“People don’t go back for an Ed.D. for a job change, necessarily. They’re already in some form of education and they want to go higher,” Perry says. “It’s not necessarily the kind of degree that you do because you’re looking for more money.”
Many organizations, such as school systems, will pay for employees to pursue an Ed.D. degree, then give them a raise upon completion.
Perry says that some mistakenly view an Ed.D. simply as a credential, instead of a way for a person to obtain skills as a leader that allow them to understand and address problems within their field.
“Oftentimes in the past, the Ed.D. has been seen as a credential, where if you went and got it, if you were in K-12, you might get a $10,000 raise because you had one,” Perry says. “That’s a stigma that we’ve had to fight against for a long time. It may still happen, but it’s not meant to be a credential. It’s meant to be something that actually gives you skills to create change.”
Cannata says Ed.D. programs see many applicants who have five to seven years of professional experience who are interested in moving up the ladder.
“We do see our students move from these middle-level leadership positions to more senior-level positions,” she says. “We do see people grow in their leadership abilities and take on a wider array of roles.”
How will getting an Ed.D. impact my salary?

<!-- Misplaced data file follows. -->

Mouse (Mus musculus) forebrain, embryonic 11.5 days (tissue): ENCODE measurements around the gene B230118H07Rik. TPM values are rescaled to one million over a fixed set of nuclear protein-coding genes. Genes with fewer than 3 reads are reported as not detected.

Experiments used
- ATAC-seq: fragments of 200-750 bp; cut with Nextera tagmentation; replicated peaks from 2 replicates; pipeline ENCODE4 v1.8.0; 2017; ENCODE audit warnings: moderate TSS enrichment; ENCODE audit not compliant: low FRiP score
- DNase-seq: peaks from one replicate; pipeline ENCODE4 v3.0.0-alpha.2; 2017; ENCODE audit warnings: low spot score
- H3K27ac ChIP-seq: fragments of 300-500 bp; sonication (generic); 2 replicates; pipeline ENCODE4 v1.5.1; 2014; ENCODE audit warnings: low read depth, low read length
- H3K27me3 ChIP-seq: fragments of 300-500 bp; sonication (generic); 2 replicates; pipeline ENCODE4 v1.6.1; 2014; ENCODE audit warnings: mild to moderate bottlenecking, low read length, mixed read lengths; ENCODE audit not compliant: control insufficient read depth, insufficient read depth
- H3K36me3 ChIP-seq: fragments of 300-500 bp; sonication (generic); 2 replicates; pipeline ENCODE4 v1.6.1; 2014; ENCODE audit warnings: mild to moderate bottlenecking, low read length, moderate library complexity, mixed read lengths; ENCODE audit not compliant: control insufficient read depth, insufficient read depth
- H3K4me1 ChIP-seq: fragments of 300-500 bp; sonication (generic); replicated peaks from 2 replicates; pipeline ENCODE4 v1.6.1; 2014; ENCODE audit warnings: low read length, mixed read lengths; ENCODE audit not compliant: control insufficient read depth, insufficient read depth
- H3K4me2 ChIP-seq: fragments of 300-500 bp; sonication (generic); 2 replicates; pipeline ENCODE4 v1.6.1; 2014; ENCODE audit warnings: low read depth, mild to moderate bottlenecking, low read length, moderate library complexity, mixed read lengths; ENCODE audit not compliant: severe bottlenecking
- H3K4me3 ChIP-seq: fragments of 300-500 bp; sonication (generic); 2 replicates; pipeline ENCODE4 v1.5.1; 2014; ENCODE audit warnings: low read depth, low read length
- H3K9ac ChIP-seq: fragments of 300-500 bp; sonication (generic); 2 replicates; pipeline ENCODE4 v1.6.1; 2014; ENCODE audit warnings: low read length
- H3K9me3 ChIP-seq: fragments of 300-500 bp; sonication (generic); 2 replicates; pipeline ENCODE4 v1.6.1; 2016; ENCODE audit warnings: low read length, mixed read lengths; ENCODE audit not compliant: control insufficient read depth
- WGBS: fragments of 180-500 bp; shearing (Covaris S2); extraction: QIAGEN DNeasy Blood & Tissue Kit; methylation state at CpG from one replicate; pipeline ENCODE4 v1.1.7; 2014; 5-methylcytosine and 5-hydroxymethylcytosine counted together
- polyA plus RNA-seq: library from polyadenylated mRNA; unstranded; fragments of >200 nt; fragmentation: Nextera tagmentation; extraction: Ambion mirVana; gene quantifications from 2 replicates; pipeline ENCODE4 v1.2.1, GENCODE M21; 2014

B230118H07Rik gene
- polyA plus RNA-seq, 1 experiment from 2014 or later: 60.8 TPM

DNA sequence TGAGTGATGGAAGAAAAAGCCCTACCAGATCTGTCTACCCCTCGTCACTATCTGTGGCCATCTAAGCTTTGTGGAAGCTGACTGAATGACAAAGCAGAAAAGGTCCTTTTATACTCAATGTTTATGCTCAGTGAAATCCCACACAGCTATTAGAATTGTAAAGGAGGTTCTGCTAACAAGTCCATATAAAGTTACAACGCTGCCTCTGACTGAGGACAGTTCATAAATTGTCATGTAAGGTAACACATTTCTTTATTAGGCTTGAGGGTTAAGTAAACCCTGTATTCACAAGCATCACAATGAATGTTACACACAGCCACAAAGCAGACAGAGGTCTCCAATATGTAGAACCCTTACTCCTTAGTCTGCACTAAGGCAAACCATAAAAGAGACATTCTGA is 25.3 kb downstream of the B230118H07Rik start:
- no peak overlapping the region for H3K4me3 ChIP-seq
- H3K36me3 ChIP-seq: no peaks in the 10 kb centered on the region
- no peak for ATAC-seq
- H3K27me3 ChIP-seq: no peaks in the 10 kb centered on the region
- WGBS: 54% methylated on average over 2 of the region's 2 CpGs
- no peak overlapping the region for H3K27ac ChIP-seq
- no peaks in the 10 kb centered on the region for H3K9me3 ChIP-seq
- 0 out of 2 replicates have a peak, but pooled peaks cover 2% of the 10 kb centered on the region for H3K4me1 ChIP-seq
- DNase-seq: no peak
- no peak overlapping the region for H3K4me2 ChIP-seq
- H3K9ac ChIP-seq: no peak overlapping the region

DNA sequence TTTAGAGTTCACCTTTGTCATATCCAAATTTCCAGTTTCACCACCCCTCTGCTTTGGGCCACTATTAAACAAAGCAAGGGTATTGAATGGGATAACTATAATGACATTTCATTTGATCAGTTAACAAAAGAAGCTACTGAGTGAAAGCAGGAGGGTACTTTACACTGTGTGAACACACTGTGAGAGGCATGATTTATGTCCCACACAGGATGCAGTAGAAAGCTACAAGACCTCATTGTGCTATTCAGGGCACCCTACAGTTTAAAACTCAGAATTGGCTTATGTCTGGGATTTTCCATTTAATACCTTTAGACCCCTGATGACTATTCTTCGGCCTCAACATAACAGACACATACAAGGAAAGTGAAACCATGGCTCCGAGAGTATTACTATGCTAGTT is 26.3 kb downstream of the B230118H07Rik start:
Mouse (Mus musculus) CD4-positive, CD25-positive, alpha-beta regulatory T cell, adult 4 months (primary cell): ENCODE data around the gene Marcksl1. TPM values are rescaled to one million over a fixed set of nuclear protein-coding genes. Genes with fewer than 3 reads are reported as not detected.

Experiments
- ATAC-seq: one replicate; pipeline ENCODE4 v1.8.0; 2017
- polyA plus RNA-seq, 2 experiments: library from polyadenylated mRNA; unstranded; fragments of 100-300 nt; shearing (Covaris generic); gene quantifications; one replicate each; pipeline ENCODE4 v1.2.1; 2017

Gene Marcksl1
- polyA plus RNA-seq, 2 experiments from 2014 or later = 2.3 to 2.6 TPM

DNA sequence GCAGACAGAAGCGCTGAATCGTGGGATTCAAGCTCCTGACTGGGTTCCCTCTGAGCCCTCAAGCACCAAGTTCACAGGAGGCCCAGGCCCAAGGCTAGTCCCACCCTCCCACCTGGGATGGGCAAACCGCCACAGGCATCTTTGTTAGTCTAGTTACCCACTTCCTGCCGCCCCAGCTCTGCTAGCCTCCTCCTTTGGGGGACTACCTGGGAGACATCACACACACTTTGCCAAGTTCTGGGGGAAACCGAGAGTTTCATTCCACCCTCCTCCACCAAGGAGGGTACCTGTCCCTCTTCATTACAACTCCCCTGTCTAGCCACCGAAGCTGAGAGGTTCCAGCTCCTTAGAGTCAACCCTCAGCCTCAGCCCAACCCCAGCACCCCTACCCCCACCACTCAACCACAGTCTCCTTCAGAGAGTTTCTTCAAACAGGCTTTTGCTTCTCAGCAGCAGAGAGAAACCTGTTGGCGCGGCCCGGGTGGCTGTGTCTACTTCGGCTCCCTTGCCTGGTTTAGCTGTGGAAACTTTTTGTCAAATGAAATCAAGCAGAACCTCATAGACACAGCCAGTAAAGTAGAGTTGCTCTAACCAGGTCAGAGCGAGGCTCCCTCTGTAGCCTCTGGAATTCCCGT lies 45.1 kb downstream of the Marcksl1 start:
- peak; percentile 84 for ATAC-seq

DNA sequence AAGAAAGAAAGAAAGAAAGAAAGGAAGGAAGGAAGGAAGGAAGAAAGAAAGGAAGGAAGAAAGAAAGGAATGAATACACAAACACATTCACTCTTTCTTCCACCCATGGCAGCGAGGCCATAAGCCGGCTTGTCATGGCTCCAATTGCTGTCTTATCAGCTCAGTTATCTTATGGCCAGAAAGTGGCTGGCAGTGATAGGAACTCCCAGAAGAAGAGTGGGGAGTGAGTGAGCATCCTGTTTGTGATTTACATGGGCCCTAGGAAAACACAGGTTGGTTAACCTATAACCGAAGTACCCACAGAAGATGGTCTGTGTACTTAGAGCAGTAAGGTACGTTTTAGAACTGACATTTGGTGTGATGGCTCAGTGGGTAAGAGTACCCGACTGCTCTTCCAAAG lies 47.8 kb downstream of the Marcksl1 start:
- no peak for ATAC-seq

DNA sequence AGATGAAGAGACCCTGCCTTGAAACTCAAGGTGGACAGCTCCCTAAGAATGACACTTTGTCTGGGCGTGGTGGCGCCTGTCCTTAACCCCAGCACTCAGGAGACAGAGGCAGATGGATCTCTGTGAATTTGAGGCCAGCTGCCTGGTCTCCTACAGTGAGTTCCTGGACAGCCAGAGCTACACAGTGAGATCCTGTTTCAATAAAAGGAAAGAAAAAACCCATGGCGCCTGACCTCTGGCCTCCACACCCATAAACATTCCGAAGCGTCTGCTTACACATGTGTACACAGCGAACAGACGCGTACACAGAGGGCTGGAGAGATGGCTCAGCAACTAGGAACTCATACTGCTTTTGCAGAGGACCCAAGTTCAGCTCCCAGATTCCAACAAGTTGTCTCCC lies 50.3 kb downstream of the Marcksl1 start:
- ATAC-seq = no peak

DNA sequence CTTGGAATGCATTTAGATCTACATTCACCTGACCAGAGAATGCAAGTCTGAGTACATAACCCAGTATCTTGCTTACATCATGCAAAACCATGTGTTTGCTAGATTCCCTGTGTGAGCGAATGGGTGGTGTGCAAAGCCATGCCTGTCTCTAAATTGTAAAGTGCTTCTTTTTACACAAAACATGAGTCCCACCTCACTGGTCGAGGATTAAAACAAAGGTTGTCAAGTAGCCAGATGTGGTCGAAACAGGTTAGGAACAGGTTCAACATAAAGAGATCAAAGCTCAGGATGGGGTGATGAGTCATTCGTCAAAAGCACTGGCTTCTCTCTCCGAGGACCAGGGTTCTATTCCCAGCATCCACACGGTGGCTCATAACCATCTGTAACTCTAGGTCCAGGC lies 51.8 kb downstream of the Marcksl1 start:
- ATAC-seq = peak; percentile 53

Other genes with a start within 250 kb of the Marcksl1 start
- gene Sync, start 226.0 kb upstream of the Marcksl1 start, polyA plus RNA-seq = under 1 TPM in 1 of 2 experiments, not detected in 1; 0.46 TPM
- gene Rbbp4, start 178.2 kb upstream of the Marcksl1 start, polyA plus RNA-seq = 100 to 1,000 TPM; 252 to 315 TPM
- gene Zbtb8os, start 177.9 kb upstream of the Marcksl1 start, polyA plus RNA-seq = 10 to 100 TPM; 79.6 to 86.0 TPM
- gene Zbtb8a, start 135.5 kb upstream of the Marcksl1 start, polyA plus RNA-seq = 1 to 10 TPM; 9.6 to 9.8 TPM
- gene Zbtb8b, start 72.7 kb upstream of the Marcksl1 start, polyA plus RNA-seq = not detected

The potential impact that completing an Ed.D. program will have on your salary depends on which field of education you’re working within, according to Perry.
Becoming the president of a community college, for instance, requires a doctoral degree. If someone obtains an Ed.D. degree and ends up running a community college, the salary bump could be very large. If someone is working for a nonprofit or a museum, the salary bump may be more modest.
Anecdotally, Perry says students have told her that those working in K-12 education in Pennsylvania often see a $10,000 salary bump upon obtaining an Ed.D., but this may vary widely by school division.
Some K-12 roles that may be filled by Ed.D. holders include:
- School superintendents, who can earn $105,000 to $228,000, according to the School Superintendents Association
- Elementary school principals, who earn more than $85,000 a year and high school principals average nearly $92,000 per year, according to Payscale
In higher education, Ed.D. program graduates may work as university presidents, deans or provosts:
Finally, in the private sector, Ed.D. graduates may become chief learning officers (CLOs), or experts in enterprise learning, leadership development and change management, among other roles:
Salary expectations for Ed.D. grads really depend on what people do post-graduation. “A lot of people stay in their job, or they go up in the organization that they’re in, but a lot of people use their Ed.D. to switch and get a bigger job,” Perry says. “It definitely gives you, in practice, a leg up to a higher position, which obviously comes with higher pay. It will definitely give you a salary boost in what you do.”